Select Committee on Science and Technology Appendices to the Minutes of Evidence


Supplementary memorandum submitted by Professor Richard J Brook, Chief Executive, Engineering and Physical Sciences Research Council, following the Evidence Session of 28 March

  Thank you for your letter and the set of questions which the Science and Technology Committee would wish to put in connection with the Committee's Wave and Tidal Energy Inquiry. I much welcomed the opportunity to meet the Committee yesterday and hope that in view of the urgent timescale I may be allowed to respond to the following questions directly and relatively briefly.

  1.  There are a large number of potential approaches to exploiting wave and tidal energy. When selecting research projects to support, how do you choose potentially successful technologies without wasting either good ideas or taxpayers' money?

  2.  Do you feel it is better to support a wide range of technologies with some funding, or fund a few schemes/devices very thoroughly?

  3.  Does the UK have sufficient facilities in terms of physical resources (for example, wave tanks) and skilled personnel to develop an effective wave and tidal industry?

  4.  Many of those who have submitted evidence to the inquiry believe that the UK needs a national wave and tidal energy test facility: a site with pre-granted planning permission, a link to the national grid, and appropriate computer monitoring facilities. Would you agree that such a facility is needed?

  The four items are:

  1.  The EPSRC relies on Peer Review in seeking to select "potentially successful technology". While recognising the criticisms which can be made of this process, the Council has in recent years made systematic efforts to refine such decision making in part through a more formal selection process for the peer reviewers (the College system) in part by providing applicants with the opportunity to respond to the comments of peer reviewers, and in part through a more formal evaluation of the research portfolios which result from a series of peer review decisions.

  Above the individual project level the Council also on an occasional basis selects particular subject areas for concentrated attention; this arises in particular for multi-disciplinary topics where the responsive mode may be less successful in bringing forward proposals of the highest quality. Such managed programmes have arisen in renewable energy in the case of fuel cells and photo-voltaics. There have not been specific programmes relating to wave and tidal energy. The selection of such programmes is reviewed by Council on an annual basis in response to bids put forward from the eight EPSRC programme areas following wide consultation within the academic and user communities.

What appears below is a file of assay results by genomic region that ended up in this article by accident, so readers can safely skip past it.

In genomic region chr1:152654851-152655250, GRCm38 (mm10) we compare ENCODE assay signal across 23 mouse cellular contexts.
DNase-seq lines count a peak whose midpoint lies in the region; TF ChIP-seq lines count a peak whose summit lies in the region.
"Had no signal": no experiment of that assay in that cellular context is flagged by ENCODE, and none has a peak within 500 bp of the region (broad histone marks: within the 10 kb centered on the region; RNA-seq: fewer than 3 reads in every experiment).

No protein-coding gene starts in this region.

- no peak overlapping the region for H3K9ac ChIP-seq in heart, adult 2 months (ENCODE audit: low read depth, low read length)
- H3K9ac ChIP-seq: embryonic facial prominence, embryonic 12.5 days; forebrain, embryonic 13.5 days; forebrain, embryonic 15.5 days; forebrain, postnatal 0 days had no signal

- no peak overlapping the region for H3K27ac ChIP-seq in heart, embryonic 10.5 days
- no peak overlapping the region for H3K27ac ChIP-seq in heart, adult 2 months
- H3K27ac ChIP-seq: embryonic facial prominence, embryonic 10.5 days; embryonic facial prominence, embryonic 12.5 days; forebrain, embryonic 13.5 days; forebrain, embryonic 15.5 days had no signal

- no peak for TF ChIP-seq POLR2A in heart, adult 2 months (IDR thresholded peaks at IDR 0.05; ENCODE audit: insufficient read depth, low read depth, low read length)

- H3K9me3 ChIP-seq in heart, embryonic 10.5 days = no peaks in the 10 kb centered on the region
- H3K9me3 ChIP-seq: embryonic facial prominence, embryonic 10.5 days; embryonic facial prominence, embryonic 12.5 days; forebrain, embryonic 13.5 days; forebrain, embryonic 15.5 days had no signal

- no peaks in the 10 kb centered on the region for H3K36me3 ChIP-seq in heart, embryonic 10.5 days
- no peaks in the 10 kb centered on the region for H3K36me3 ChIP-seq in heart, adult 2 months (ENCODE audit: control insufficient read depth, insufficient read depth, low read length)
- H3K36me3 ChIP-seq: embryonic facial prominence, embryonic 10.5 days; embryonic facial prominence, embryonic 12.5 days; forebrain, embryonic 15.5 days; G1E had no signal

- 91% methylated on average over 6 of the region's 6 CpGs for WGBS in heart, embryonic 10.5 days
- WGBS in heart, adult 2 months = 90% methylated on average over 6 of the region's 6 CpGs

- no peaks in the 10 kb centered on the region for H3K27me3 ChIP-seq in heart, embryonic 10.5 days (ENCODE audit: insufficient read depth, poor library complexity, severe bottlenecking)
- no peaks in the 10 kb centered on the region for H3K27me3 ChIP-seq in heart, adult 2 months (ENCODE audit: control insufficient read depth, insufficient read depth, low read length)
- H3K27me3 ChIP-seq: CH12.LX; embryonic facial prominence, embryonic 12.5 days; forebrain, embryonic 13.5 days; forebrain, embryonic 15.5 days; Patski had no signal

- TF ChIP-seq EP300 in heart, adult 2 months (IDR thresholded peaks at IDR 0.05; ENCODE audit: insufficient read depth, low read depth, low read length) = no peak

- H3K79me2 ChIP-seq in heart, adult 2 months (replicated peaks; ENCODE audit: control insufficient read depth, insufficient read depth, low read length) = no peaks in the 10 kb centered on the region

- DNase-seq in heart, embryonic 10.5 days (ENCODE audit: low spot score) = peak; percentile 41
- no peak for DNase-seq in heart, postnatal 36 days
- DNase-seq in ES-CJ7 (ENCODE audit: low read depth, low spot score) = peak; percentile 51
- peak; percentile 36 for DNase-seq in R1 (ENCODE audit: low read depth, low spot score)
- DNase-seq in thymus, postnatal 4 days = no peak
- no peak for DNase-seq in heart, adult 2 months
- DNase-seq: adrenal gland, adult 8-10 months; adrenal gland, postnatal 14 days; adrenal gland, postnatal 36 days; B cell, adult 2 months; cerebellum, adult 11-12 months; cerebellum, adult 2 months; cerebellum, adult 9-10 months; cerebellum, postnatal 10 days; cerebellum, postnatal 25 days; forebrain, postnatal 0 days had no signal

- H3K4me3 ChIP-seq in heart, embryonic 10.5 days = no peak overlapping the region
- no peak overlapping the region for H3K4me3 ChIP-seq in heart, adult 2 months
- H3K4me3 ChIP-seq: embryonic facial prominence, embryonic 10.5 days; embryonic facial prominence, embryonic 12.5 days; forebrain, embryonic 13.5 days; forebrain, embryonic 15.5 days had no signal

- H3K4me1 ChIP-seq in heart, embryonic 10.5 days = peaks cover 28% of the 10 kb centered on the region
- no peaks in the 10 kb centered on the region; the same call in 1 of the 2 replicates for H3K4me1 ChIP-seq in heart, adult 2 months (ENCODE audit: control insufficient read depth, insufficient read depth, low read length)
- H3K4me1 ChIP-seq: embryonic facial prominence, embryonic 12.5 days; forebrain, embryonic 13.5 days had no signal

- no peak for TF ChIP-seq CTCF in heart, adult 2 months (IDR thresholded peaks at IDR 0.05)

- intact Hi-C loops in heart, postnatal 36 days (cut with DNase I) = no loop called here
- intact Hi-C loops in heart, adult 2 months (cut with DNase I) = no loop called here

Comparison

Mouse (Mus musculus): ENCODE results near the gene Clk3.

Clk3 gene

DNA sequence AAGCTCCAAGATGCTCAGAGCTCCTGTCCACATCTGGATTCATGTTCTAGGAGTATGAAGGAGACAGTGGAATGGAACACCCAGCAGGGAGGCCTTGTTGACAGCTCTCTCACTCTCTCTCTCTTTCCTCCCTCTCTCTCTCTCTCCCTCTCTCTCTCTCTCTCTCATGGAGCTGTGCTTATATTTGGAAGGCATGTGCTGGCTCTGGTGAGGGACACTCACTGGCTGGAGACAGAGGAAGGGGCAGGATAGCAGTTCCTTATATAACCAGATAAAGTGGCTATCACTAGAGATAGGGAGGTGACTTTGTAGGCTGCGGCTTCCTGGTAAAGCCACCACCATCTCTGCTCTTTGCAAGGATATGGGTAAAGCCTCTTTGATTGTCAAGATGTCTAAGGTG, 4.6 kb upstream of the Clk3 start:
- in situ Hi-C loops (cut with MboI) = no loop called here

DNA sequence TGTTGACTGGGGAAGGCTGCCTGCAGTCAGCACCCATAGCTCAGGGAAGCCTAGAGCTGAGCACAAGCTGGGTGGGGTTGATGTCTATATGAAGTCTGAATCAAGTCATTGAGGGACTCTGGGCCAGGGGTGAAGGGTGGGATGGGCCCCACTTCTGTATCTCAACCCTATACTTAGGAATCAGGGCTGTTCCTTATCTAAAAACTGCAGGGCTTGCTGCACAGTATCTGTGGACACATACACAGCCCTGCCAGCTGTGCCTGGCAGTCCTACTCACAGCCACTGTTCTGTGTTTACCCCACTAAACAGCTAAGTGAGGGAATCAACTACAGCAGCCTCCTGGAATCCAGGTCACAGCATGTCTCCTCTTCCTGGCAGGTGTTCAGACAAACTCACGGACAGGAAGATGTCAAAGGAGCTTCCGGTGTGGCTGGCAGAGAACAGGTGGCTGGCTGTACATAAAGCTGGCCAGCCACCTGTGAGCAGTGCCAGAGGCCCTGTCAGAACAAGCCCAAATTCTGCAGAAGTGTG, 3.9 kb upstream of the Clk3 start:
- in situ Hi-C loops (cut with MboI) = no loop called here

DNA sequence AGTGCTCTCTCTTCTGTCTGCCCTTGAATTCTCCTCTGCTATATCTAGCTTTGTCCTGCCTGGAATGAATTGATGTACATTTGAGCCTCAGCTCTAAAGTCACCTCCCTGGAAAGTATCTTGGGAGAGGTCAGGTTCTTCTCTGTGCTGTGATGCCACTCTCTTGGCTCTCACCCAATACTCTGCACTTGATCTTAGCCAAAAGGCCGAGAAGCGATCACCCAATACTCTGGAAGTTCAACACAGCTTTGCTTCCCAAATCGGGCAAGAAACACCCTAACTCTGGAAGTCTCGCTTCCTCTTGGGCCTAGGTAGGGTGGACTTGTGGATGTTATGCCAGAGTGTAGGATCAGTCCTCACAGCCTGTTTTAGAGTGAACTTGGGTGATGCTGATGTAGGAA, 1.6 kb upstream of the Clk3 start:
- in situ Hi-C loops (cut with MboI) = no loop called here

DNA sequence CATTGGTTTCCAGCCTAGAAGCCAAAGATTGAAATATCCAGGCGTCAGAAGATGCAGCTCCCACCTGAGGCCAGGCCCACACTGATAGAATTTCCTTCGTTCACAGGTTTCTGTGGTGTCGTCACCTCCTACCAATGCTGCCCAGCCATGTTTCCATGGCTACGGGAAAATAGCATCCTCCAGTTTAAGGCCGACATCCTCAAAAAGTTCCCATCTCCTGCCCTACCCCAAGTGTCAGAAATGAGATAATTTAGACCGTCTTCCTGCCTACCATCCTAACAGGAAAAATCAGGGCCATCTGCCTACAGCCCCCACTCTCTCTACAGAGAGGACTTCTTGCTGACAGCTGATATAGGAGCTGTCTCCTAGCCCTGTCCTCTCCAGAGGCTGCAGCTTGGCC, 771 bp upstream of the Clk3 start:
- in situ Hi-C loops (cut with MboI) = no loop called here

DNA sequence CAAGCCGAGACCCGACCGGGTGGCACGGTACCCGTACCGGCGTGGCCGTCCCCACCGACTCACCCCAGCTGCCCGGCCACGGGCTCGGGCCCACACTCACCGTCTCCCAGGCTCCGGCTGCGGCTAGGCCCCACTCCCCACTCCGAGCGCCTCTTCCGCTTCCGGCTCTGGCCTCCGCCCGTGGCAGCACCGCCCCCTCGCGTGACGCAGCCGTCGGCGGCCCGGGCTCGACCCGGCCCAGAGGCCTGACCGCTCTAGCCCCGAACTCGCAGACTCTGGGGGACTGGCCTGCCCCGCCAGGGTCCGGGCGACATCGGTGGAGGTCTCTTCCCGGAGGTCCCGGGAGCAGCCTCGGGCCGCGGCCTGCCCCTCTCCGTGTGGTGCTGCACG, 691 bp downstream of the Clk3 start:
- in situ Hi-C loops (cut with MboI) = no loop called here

2.  The EPSRC sees it as one of its responsibilities to achieve a degree of concentration and focus in the allocation of support funds. As I observed, however, in my comments to the Committee, the energy sector is one where such concentration has been traditionally difficult owing to the diversity of opportunity, the existence of persuasive product champions, and the very many uncertainties which arise because of the sensitivity to social, environmental and commercial considerations. The EPSRC has therefore sought to follow a mixed pattern of support namely, concentration on specific themes through managed programmes, eg fuel cells, accompanied by a responsive mode system within which principle investigators can put forward proposals of their own choosing.

  3.  My immediate impression is that the UK has sufficient facilities to undertake initial studies of the merits of different renewable energy proposals; the difficulty arises where promising work must be taken to the next stage and where larger scale trials become crucial. It is here that interaction between a number of support agencies should be seen as beneficial.

  4.  I can certainly understand that product champions for wave and tidal energy would wish to see a national test facility. I have no doubt also that such a facility lies squarely on the road between initial research and the final realisation of a commercial system. It is however important to set this possibility against the alternative energy generation systems and to seek an optimal distribution of support across the alternative methods. It may well be that an office such as the Energy Technology Support Unit would be able to provide the background information needed for the making of such a decision.

29 March 2001

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